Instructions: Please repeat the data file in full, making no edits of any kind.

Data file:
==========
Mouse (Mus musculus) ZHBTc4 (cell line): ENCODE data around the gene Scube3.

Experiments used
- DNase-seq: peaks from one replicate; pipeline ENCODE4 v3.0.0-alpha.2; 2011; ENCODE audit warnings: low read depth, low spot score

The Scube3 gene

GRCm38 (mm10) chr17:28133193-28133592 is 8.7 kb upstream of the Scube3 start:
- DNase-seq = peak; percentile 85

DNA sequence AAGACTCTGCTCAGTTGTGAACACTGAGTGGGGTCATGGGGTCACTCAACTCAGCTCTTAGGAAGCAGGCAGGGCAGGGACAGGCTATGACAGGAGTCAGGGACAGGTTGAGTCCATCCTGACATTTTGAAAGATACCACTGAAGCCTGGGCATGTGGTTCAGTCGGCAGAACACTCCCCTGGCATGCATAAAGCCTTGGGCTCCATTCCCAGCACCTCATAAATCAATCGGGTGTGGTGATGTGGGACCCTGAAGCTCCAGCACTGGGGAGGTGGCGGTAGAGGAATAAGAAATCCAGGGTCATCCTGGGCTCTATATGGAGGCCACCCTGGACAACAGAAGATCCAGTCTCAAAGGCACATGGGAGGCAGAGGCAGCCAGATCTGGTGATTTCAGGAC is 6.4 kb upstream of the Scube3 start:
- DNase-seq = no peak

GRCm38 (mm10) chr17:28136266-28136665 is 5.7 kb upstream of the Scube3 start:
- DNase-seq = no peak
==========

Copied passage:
Mouse (Mus musculus) ZHBTc4 (cell line): ENCODE data around the gene Scube3.

Experiments used
- DNase-seq: peaks from one replicate; pipeline ENCODE4 v3.0.0-alpha.2; 2011; ENCODE audit warnings: low read depth, low spot score

The Scube3 gene

GRCm38 (mm10) chr17:28133193-28133592 is 8.7 kb upstream of the Scube3 start:
- DNase-seq = peak; percentile 85

DNA sequence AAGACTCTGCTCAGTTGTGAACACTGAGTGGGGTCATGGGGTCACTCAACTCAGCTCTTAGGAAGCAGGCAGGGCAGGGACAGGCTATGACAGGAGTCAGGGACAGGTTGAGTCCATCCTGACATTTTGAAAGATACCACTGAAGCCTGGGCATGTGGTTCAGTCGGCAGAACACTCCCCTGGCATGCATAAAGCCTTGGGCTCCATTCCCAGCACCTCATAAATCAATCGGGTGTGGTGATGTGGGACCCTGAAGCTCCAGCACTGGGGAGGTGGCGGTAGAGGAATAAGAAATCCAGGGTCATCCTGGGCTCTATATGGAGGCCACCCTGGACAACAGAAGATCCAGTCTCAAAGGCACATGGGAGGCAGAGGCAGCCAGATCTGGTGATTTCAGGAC is 6.4 kb upstream of the Scube3 start:
- DNase-seq = no peak

GRCm38 (mm10) chr17:28136266-28136665 is 5.7 kb upstream of the Scube3 start:
- DNase-seq = no peak